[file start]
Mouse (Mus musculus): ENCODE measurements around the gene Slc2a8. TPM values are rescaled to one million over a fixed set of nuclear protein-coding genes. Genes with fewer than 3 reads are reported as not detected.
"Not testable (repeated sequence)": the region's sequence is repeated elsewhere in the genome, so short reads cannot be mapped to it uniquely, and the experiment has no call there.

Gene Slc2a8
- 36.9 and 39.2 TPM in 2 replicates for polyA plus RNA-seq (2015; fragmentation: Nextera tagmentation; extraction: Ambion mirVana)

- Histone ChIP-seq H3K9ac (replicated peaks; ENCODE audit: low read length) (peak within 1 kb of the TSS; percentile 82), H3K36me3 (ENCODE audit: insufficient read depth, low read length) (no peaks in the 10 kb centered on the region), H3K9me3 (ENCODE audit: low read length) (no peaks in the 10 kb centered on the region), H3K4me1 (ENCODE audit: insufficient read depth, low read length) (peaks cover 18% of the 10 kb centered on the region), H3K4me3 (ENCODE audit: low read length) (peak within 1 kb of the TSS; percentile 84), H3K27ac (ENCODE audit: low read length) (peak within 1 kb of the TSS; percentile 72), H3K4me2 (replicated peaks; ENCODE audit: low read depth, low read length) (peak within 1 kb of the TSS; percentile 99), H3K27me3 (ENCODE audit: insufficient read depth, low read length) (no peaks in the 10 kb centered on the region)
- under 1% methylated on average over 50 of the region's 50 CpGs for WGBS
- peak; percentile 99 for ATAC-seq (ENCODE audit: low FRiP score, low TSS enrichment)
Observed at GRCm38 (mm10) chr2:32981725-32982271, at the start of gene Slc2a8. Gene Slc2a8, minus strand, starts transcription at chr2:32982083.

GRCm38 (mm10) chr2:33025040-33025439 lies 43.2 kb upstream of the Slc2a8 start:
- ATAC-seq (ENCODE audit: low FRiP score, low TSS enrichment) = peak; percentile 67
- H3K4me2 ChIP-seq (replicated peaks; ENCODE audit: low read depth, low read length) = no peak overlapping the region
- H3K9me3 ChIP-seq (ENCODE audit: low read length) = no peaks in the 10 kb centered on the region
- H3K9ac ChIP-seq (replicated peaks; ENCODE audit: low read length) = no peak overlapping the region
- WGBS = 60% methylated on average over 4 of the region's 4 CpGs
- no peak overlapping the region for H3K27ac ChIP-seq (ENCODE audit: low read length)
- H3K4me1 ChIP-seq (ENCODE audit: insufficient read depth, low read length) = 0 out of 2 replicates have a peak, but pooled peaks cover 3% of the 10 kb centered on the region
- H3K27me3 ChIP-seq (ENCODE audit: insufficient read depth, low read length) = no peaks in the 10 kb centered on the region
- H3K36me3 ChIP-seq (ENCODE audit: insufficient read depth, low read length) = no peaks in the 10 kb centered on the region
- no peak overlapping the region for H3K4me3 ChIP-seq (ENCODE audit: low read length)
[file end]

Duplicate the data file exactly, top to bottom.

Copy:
Mouse (Mus musculus): ENCODE measurements around the gene Slc2a8. TPM values are rescaled to one million over a fixed set of nuclear protein-coding genes. Genes with fewer than 3 reads are reported as not detected.
"Not testable (repeated sequence)": the region's sequence is repeated elsewhere in the genome, so short reads cannot be mapped to it uniquely, and the experiment has no call there.

Gene Slc2a8
- 36.9 and 39.2 TPM in 2 replicates for polyA plus RNA-seq (2015; fragmentation: Nextera tagmentation; extraction: Ambion mirVana)

- Histone ChIP-seq H3K9ac (replicated peaks; ENCODE audit: low read length) (peak within 1 kb of the TSS; percentile 82), H3K36me3 (ENCODE audit: insufficient read depth, low read length) (no peaks in the 10 kb centered on the region), H3K9me3 (ENCODE audit: low read length) (no peaks in the 10 kb centered on the region), H3K4me1 (ENCODE audit: insufficient read depth, low read length) (peaks cover 18% of the 10 kb centered on the region), H3K4me3 (ENCODE audit: low read length) (peak within 1 kb of the TSS; percentile 84), H3K27ac (ENCODE audit: low read length) (peak within 1 kb of the TSS; percentile 72), H3K4me2 (replicated peaks; ENCODE audit: low read depth, low read length) (peak within 1 kb of the TSS; percentile 99), H3K27me3 (ENCODE audit: insufficient read depth, low read length) (no peaks in the 10 kb centered on the region)
- under 1% methylated on average over 50 of the region's 50 CpGs for WGBS
- peak; percentile 99 for ATAC-seq (ENCODE audit: low FRiP score, low TSS enrichment)
Observed at GRCm38 (mm10) chr2:32981725-32982271, at the start of gene Slc2a8. Gene Slc2a8, minus strand, starts transcription at chr2:32982083.

GRCm38 (mm10) chr2:33025040-33025439 lies 43.2 kb upstream of the Slc2a8 start:
- ATAC-seq (ENCODE audit: low FRiP score, low TSS enrichment) = peak; percentile 67
- H3K4me2 ChIP-seq (replicated peaks; ENCODE audit: low read depth, low read length) = no peak overlapping the region
- H3K9me3 ChIP-seq (ENCODE audit: low read length) = no peaks in the 10 kb centered on the region
- H3K9ac ChIP-seq (replicated peaks; ENCODE audit: low read length) = no peak overlapping the region
- WGBS = 60% methylated on average over 4 of the region's 4 CpGs
- no peak overlapping the region for H3K27ac ChIP-seq (ENCODE audit: low read length)
- H3K4me1 ChIP-seq (ENCODE audit: insufficient read depth, low read length) = 0 out of 2 replicates have a peak, but pooled peaks cover 3% of the 10 kb centered on the region
- H3K27me3 ChIP-seq (ENCODE audit: insufficient read depth, low read length) = no peaks in the 10 kb centered on the region
- H3K36me3 ChIP-seq (ENCODE audit: insufficient read depth, low read length) = no peaks in the 10 kb centered on the region
- no peak overlapping the region for H3K4me3 ChIP-seq (ENCODE audit: low read length)